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# Inverse of exponential functions

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1. I havent really ever been taught how to find the inverse of an exponential function but have been asked to find the inverse of f(x)= 1-2^x

Can anyone help?
2. So if you have so here then the inverse is a reflection in the line y=x, so all you do is swap the x and y variables around so the inverse has equation . Normally though they want the equation in the form so just rearrange to get the equation in x.
3. (Original post by langnerd)
I havent really ever been taught how to find the inverse of an exponential function but have been asked to find the inverse of f(x)= 1-2^x

Can anyone help?
Swap the x's and y's for inverse, rearrange for y. Why do this? Well as B_9710 said, y=x is a line of reflection and inverses are reflections along that line. These must be one-to-one functions though, so you can't do it for something like unless you restrict the domain.
4. (Original post by langnerd)
I havent really ever been taught how to find the inverse of an exponential function but have been asked to find the inverse of f(x)= 1-2^x

Can anyone help?
Log base 2 comes to mind
5. (Original post by B_9710)
So if you have so here then the inverse is a reflection in the line y=x, so all you do is swap the x and y variables around so the inverse has equation . Normally though they want the equation in the form so just rearrange to get the equation in x.
Thank you all for your help. How exactly can I isolate y and make it the subject as the answers I have come up with so far are not a reflection in the line y=x?
6. (Original post by langnerd)
Thank you all for your help. How exactly can I isolate y and make it the subject as the answers I have come up with so far are not a reflection in the line y=x?
Just rearrange to make y the subject.
7. (Original post by langnerd)
Thank you all for your help. How exactly can I isolate y and make it the subject as the answers I have come up with so far are not a reflection in the line y=x?
Get y on one side then use a logarithm with an appropriate base.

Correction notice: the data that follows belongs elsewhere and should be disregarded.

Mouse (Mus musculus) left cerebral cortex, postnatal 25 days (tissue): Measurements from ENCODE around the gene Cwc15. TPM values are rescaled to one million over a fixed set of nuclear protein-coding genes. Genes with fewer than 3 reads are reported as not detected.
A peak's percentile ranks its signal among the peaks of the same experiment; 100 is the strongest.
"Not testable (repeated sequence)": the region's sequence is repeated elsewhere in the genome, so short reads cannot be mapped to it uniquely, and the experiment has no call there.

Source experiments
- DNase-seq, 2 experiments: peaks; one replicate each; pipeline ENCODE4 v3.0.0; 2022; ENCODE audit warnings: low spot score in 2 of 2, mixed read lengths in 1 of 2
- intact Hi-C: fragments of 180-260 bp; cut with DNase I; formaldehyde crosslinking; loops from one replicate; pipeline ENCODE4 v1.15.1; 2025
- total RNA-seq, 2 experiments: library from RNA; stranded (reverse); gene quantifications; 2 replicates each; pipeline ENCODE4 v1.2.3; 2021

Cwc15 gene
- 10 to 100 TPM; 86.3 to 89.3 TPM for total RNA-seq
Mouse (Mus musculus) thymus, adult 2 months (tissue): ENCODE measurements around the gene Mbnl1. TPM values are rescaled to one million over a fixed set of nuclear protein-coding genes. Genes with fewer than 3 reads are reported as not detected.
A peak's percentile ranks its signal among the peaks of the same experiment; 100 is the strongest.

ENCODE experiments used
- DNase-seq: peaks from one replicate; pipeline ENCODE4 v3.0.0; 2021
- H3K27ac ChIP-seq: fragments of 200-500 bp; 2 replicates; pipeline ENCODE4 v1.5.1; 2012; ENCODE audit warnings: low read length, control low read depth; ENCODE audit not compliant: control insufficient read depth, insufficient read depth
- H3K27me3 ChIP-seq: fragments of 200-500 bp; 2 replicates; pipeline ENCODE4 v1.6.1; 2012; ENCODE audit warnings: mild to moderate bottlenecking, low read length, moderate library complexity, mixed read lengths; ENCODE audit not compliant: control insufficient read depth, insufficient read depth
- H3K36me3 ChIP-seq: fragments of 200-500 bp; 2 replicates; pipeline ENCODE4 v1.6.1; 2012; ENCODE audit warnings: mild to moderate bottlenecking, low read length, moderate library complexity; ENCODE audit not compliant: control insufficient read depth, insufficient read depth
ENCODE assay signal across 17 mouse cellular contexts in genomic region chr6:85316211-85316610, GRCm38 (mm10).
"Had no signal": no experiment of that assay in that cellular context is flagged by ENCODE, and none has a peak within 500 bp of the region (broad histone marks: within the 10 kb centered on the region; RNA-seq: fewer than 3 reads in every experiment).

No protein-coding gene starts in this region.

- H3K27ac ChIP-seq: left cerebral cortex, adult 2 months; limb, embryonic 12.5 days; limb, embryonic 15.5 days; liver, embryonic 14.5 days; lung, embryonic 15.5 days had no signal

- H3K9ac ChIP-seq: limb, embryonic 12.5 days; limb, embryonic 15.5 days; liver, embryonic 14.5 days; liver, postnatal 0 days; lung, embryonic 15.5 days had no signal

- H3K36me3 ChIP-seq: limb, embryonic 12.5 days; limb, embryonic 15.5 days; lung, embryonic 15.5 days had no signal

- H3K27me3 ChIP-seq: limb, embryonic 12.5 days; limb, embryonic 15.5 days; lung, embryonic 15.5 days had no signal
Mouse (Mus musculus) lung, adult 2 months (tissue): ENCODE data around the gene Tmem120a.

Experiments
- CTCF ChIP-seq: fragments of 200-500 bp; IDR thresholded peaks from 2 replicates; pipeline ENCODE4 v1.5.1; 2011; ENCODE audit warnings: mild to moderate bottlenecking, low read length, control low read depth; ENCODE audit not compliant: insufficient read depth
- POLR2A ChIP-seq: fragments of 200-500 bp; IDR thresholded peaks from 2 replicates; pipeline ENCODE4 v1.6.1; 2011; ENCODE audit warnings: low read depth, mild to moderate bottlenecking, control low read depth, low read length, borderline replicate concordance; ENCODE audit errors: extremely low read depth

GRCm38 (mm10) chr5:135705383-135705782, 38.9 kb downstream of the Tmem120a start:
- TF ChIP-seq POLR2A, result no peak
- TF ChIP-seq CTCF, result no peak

8. (Original post by RDKGames)
Get y on one side then use a logarithm with an appropriate base.
I got y=log2(1-x) which isn't a reflection?
9. (Original post by langnerd)
I got y=log2(1-x) which isn't a reflection?
It is in the line y=x.
10. (Original post by langnerd)
I got y=log2(1-x) which isn't a reflection?
Yes it is.
11. (Original post by langnerd)
I got y=log2(1-x) which isn't a reflection?
Seems like a pretty damn juicy reflection to me...

12. (Original post by langnerd)
I havent really ever been taught how to find the inverse of an exponential function but have been asked to find the inverse of f(x)= 1-2^x

Can anyone help?
This is how I did it:

let x=y:

Now you can take logs, natural logs or :

Now use the power rule of logarithms:

Rearrange for y:

That's how i'd do it anyway and I believe that's correct (checked on wolfram alpha) if you took log base 2 you could have a different result:

as
13. (Original post by L33t)
The methods thus far on here are wrong. In order to find an inverse function with an exponential you must end up with a log or ln somewhere! This is what allows reflection in y=x:

let x=y:

Now you can take logs, natural logs or :

Now use the power rule of logarithms:

Rearrange for y:

That's how i'd do it anyway and I believe that's correct (checked on wolfram alpha) if you took log base 2 you could have a different result.
That's what we all said, plus is the same curve as anyway.
14. (Original post by L33t)
...
Try not to solve other people's question's for them. Just point them in the right direction.
15. (Original post by RDKGames)
Seems like a pretty damn juicy reflection to me...

Ah thank you, Google isnt very good at drawing graphs it would seem!
16. (Original post by RDKGames)
Try not to solve other people's question's for them. Just point them in the right direction.
Calm down, I'm only trying to help, sorry I won't in future!
17. (Original post by langnerd)
Ah thank you, Google isnt very good at drawing graphs it would seem!

(Original post by L33t)
Calm down, I'm only trying to help, sorry I won't in future!
No problem, just saying
18. (Original post by L33t)
Yes! But for it to be an inverse function you have to swap x and y AND rearrange for the new y or it isn't correct. No marks in the exam for that.
Yeah but that's only because it says you need to find . If then sure .
19. (Original post by RDKGames)

No problem, just saying
I'm new to TSR so I don't know the etiquette yet you see, truly sorry.
20. (Original post by RDKGames)
Try not to solve other people's question's for them. Just point them in the right direction.
While I very much appreciate your efforts and admire your enthusiasm, I would also say the same thing. Eg

(Original post by RDKGames)
Prove that it now works for n=k+1

QED.

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